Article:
Then as now, vaccination was a fraught topic. The practice began in Britain less than a century before Montréal’s 1885 outbreak, and public suspicion lingered long. In Bliss’s account, the anti-vaxxers of the 19th-century make today’s nutbars seem mild-mannered by comparison. He tells of mobs rioting outside city hall when Montreal’s health authorities tried to halt the epidemic by making vaccination compulsory. And then one of those big things that Bliss speaks of went wrong: a batch of smallpox vaccine material was, in fact, contaminated.
That lead to the vaccination program being suspended. Many children died as a result. The episode made me think about the current push to develop a vaccine for COVID-19. How far should scientists go in rushing the usually ultra-cautious process for testing vaccines meant for mass inoculation programs? The Montréal history lesson shows how any mistake might validate bogus anti-vaccine sentiments. And those 1885 riots made me wonder how a compulsory coronavirus inoculation campaign today, assuming a vaccine is finally developed, will be greeted by those primed to doubt and fear science.
The film also highlights the underlying social and economic realities that can mean one person lives and another dies. Around the world, poor people surviving in crowded conditions are at far greater risk in today’s pandemic, just as the children of Montréal’s crammed 19th-century tenements were the main victims in 1885. Back then, Montréal’s smallpox hospital was a nightmare, just as the some of the city’s long-term care homes proved to be in 2020. Failure to properly fund and regulate institutions hasn’t stopped being a source of deep shame.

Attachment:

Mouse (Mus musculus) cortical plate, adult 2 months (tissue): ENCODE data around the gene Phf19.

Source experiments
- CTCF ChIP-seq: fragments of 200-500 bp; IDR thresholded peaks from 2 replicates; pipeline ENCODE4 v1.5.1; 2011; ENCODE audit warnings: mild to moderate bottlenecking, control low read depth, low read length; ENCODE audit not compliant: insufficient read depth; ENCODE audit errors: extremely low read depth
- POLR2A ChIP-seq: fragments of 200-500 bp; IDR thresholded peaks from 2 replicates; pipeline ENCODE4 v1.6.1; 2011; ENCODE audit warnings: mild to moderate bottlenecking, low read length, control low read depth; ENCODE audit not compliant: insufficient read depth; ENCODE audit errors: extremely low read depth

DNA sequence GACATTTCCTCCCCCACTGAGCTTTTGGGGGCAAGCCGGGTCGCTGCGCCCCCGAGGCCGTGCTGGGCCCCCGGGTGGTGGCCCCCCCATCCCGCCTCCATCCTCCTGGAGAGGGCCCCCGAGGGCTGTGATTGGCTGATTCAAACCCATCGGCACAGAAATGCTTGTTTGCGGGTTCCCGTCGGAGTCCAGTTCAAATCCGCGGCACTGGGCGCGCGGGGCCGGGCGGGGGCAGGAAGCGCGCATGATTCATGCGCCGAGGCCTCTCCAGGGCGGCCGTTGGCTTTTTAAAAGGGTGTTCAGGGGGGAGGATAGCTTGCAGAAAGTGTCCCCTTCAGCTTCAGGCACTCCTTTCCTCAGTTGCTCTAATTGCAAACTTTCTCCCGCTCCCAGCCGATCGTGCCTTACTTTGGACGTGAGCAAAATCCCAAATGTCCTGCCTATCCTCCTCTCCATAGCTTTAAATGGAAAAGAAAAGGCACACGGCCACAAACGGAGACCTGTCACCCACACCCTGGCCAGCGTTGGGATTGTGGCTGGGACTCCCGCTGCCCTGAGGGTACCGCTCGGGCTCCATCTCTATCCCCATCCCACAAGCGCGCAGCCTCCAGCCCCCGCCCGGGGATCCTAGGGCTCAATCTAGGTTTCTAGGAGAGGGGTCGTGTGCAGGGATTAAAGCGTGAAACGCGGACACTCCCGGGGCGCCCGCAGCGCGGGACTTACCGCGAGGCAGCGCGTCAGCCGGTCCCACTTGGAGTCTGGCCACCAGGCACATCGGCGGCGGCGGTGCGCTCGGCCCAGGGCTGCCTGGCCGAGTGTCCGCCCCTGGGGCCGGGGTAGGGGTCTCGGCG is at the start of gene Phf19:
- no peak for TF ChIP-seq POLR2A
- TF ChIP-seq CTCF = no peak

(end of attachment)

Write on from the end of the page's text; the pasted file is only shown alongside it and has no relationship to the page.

On the tactical response to an outbreak, Montréal failed to isolate infected individuals in 1885—with horrific consequences. Tam explains in the film that “search and contain” is the core of Canada’s plan for a 21st-century epidemic. Infected individuals would be quarantined, and everybody they might have infected tracked down. “So you need to know all the different contacts the case may have,” she says, “and public health would need to chase all those contacts.”
But, as we continue to discover, insufficient capacity in most provinces to do enough testing to identify cases, along with lagging ability to follow up by chasing down contacts, remain major shortcomings of Canada’s response more than three months into this year’s pandemic.
The then-and-now parallels suggested by Outbreak, however, are ultimately less telling than some broader points Bliss and Tam return to repeatedly. After all, Outbreak focuses on smallpox, a disease declared eradicated by the World Health Organization in 1980. So Tam tries to widen the perspective. “I think that infectious disease of various descriptions is very likely to keep coming and coming,” she says. “So, rather than just disease-specific plans, we have to have sort of all-hazard infectious disease response as well.”
A decade later, nobody is seriously arguing that Canada, or for that matter the world, was ready to respond to all hazards. Bliss wouldn’t have been surprised. Near the end of Outbreak, he drives home the doleful point that with every new deadly virus—from terrible experiences like AIDS to near-misses like SARS—we seem to need to learn the same hard lessons all over again. It would be reassuring to suppose that the unprecedented scale of the COVID-19 experience means next time will be different.